The three sisters, all of whom are mothers, maintain separate roles in the businesses. Meyer handles the bookkeeping and training for new Whetstone practitioners, Upson maintains the buildings and grounds, and Beer manages the housekeeping and scheduling. Beer also offers herbal teas, which she grows at Greensboro’s Wilson Herb Farm, to farmhouse guests during their stay. The three entrepreneurs and their other sister, Megan Amell, all serve at Blackbird Bistro.

Although the sisters are happy with the new incarnation of their family home, a sense of wonder at the property’s evolution sometimes sneaks up on them.

“The word ‘surreal’ comes out a lot,” Meyer said. “I was clearing tables the other night at the bistro … I’m hearing voices and laughter, thinking, This feels like any summer night of my childhood — filled with activity, watching the stars come out. Mostly it just feels like home.”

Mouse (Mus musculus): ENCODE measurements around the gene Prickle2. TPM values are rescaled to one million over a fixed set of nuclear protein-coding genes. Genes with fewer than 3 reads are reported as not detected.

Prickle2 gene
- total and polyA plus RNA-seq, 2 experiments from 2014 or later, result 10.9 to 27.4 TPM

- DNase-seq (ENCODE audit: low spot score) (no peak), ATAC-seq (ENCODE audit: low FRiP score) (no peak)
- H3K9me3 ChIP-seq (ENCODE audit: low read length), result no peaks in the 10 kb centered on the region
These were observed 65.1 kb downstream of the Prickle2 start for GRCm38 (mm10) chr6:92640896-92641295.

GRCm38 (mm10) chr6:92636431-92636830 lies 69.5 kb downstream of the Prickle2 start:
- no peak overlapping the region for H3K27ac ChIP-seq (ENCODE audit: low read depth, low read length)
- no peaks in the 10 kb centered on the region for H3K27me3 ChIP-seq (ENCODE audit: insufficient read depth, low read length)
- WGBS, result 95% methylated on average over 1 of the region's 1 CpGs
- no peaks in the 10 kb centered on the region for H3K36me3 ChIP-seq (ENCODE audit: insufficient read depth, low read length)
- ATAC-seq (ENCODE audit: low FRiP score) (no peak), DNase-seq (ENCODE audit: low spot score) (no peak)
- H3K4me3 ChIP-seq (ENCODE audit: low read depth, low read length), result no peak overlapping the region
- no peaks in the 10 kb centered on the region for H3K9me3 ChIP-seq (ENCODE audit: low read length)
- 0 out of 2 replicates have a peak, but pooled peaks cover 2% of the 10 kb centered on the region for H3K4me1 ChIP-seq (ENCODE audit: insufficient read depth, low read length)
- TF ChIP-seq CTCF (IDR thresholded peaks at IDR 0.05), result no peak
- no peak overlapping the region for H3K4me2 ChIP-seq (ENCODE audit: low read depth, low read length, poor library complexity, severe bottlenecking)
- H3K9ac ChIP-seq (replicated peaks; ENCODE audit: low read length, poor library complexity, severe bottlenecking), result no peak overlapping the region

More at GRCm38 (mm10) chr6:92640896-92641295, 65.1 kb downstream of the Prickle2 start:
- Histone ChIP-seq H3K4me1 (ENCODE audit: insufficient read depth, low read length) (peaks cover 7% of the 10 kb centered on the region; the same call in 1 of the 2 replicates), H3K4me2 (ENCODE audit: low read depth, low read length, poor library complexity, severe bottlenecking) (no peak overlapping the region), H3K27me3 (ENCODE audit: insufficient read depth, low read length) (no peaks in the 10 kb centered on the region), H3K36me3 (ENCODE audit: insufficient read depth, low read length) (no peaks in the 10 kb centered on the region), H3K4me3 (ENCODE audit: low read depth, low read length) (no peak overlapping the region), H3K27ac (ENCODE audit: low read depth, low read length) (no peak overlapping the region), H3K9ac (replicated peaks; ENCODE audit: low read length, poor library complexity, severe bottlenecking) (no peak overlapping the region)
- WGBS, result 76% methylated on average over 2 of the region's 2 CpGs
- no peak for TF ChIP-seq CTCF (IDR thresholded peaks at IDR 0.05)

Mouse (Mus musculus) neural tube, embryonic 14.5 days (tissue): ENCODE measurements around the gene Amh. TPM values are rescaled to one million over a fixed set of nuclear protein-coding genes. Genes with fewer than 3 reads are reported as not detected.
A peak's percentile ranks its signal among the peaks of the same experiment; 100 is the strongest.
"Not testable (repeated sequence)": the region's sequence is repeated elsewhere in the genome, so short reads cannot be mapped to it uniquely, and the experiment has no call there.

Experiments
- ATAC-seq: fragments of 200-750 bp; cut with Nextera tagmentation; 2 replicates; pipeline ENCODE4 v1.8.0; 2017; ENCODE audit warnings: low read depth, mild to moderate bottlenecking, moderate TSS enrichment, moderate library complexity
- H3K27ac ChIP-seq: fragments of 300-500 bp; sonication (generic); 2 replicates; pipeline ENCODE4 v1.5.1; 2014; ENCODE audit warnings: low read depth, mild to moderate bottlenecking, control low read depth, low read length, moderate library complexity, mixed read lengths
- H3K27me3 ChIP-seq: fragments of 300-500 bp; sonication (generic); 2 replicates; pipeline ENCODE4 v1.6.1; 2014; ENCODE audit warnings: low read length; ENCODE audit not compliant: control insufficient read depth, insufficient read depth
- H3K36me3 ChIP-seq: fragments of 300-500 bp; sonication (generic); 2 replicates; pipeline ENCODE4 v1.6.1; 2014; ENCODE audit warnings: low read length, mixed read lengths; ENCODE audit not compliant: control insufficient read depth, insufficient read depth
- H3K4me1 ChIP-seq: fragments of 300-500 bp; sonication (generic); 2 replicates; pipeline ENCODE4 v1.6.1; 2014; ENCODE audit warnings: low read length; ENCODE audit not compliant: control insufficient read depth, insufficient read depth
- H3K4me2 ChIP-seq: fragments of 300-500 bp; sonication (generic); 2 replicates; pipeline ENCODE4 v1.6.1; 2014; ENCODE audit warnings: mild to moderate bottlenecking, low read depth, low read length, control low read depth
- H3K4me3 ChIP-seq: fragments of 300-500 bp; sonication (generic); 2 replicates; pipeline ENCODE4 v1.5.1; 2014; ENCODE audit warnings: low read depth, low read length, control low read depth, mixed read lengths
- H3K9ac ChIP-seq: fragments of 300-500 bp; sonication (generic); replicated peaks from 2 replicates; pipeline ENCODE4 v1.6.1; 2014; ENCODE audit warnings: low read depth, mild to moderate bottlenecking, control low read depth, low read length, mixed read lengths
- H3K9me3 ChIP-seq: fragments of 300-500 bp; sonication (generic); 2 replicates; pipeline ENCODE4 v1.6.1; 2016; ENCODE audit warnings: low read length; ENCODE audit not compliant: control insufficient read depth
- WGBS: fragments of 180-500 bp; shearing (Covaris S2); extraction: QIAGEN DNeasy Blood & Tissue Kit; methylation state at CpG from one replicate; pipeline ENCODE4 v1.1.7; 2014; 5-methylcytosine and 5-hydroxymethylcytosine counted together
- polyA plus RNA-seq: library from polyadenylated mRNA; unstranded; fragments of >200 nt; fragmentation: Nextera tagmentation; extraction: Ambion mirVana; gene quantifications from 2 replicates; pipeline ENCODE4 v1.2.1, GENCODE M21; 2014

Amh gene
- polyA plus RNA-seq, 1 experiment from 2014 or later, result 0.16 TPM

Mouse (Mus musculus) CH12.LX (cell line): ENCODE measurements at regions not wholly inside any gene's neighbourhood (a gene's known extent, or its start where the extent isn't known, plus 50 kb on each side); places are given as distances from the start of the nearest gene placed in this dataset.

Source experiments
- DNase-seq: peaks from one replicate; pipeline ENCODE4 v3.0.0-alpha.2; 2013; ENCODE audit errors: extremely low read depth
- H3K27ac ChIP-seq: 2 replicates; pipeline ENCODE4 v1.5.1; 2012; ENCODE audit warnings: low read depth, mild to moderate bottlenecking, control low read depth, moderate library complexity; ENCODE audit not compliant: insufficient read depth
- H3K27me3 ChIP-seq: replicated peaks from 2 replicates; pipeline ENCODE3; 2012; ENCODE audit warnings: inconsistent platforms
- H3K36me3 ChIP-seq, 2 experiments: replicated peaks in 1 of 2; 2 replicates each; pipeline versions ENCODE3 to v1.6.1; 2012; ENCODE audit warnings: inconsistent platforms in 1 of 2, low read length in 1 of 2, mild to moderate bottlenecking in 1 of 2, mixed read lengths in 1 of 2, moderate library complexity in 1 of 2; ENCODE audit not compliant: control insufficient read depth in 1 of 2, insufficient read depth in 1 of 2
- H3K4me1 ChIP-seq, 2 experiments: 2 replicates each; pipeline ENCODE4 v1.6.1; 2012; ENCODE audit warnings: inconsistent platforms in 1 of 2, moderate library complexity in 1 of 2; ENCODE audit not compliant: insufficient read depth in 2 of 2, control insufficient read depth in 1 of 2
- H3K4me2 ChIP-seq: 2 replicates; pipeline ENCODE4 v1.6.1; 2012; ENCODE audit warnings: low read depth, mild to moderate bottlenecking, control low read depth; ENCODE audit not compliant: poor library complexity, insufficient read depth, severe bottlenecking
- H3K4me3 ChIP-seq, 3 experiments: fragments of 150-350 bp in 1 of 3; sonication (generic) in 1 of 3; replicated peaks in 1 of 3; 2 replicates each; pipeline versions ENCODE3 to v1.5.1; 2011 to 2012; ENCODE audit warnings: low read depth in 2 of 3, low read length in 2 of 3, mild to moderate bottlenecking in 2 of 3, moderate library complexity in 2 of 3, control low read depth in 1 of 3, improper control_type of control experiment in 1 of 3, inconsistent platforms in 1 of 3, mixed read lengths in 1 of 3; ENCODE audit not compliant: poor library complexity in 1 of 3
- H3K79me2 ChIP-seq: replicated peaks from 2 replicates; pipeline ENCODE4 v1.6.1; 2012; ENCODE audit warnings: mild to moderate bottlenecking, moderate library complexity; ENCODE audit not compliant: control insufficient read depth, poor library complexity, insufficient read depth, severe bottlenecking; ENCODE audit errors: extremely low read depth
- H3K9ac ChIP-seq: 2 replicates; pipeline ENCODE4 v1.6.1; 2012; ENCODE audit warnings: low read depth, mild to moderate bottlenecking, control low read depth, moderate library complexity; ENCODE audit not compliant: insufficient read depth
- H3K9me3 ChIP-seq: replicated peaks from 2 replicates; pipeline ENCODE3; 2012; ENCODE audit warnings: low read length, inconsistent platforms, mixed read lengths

As one recent guest noted in a five-star review on Tripadvisor, “The love for the home is evident and shines through … If you want a lovely getaway — this is the place!”

Occasionally, visitors tell the Sedore sisters stories of spending time on the property when their grandparents or great-grandparents owned it. A bistro guest shared that, decades ago, he and his family used to come up from the city in the summers to participate in the work exchange program on the farm, which Beer said her great-grandparents established in the 1920s.

Upson heard from a man who helped his electrician father work on the house in the 1960s, she said. Father and son found an old beam with signatures on it that the electrician claimed to have traced to the Underground Railroad.

The beam remains, mounted above the bistro, but has been covered up since that story’s era. It would need to be unearthed to have its legend verified or debunked.

“We would have to knock down some walls, which we’ve been wanting to do for a while,” Beer said. “It’s the last corner of the home that hasn’t been renovated.”


Seven Days Staytripper Series

Created by Seven Days, the Staytripper: The Road Map for Rediscovering Vermont” series presents curated excursions statewide. The series was originally published from 2020-2022 and highlights Vermont restaurants, retailers, attractions, and outdoor adventures to spotlight all corners of the state.